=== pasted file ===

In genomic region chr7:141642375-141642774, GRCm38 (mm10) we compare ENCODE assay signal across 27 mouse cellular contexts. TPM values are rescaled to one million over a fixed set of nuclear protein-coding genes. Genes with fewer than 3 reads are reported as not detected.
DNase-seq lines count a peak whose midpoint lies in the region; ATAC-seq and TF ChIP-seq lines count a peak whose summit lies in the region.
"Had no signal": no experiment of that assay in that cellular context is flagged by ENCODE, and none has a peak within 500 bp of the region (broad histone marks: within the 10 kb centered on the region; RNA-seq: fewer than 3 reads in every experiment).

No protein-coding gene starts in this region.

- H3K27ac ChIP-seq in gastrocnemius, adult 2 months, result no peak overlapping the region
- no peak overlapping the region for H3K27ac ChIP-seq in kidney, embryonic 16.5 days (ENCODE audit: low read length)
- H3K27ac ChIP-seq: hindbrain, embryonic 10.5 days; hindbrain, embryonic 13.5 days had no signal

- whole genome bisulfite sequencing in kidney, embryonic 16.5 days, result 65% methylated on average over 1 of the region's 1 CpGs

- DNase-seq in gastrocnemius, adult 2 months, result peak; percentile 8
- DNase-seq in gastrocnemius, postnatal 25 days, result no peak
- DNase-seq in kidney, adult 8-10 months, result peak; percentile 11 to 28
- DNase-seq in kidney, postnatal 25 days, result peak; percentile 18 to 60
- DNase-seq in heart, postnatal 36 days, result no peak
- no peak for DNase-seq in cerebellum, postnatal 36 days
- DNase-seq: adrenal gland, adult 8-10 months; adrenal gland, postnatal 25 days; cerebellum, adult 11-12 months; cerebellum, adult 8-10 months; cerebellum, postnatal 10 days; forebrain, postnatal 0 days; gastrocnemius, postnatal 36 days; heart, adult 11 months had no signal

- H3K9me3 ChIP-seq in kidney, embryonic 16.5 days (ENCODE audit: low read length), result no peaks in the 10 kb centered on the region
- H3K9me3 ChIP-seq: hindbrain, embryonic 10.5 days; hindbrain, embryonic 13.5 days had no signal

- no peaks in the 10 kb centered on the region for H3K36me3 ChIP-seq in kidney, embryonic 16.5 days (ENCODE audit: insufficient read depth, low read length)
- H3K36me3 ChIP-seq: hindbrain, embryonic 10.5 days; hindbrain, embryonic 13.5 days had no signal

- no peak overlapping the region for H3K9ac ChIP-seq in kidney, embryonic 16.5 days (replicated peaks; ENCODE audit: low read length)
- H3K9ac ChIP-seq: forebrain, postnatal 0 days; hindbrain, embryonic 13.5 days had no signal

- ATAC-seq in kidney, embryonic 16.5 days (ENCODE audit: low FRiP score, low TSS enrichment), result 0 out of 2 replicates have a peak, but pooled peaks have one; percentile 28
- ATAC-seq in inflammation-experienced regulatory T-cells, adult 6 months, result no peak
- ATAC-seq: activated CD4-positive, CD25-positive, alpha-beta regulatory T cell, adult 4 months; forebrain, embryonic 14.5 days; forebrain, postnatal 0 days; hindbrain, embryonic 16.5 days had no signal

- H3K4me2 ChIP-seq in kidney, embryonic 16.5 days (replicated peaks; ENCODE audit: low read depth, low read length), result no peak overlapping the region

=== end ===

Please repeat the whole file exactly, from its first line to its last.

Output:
In genomic region chr7:141642375-141642774, GRCm38 (mm10) we compare ENCODE assay signal across 27 mouse cellular contexts. TPM values are rescaled to one million over a fixed set of nuclear protein-coding genes. Genes with fewer than 3 reads are reported as not detected.
DNase-seq lines count a peak whose midpoint lies in the region; ATAC-seq and TF ChIP-seq lines count a peak whose summit lies in the region.
"Had no signal": no experiment of that assay in that cellular context is flagged by ENCODE, and none has a peak within 500 bp of the region (broad histone marks: within the 10 kb centered on the region; RNA-seq: fewer than 3 reads in every experiment).

No protein-coding gene starts in this region.

- H3K27ac ChIP-seq in gastrocnemius, adult 2 months, result no peak overlapping the region
- no peak overlapping the region for H3K27ac ChIP-seq in kidney, embryonic 16.5 days (ENCODE audit: low read length)
- H3K27ac ChIP-seq: hindbrain, embryonic 10.5 days; hindbrain, embryonic 13.5 days had no signal

- whole genome bisulfite sequencing in kidney, embryonic 16.5 days, result 65% methylated on average over 1 of the region's 1 CpGs

- DNase-seq in gastrocnemius, adult 2 months, result peak; percentile 8
- DNase-seq in gastrocnemius, postnatal 25 days, result no peak
- DNase-seq in kidney, adult 8-10 months, result peak; percentile 11 to 28
- DNase-seq in kidney, postnatal 25 days, result peak; percentile 18 to 60
- DNase-seq in heart, postnatal 36 days, result no peak
- no peak for DNase-seq in cerebellum, postnatal 36 days
- DNase-seq: adrenal gland, adult 8-10 months; adrenal gland, postnatal 25 days; cerebellum, adult 11-12 months; cerebellum, adult 8-10 months; cerebellum, postnatal 10 days; forebrain, postnatal 0 days; gastrocnemius, postnatal 36 days; heart, adult 11 months had no signal

- H3K9me3 ChIP-seq in kidney, embryonic 16.5 days (ENCODE audit: low read length), result no peaks in the 10 kb centered on the region
- H3K9me3 ChIP-seq: hindbrain, embryonic 10.5 days; hindbrain, embryonic 13.5 days had no signal

- no peaks in the 10 kb centered on the region for H3K36me3 ChIP-seq in kidney, embryonic 16.5 days (ENCODE audit: insufficient read depth, low read length)
- H3K36me3 ChIP-seq: hindbrain, embryonic 10.5 days; hindbrain, embryonic 13.5 days had no signal

- no peak overlapping the region for H3K9ac ChIP-seq in kidney, embryonic 16.5 days (replicated peaks; ENCODE audit: low read length)
- H3K9ac ChIP-seq: forebrain, postnatal 0 days; hindbrain, embryonic 13.5 days had no signal

- ATAC-seq in kidney, embryonic 16.5 days (ENCODE audit: low FRiP score, low TSS enrichment), result 0 out of 2 replicates have a peak, but pooled peaks have one; percentile 28
- ATAC-seq in inflammation-experienced regulatory T-cells, adult 6 months, result no peak
- ATAC-seq: activated CD4-positive, CD25-positive, alpha-beta regulatory T cell, adult 4 months; forebrain, embryonic 14.5 days; forebrain, postnatal 0 days; hindbrain, embryonic 16.5 days had no signal

- H3K4me2 ChIP-seq in kidney, embryonic 16.5 days (replicated peaks; ENCODE audit: low read depth, low read length), result no peak overlapping the region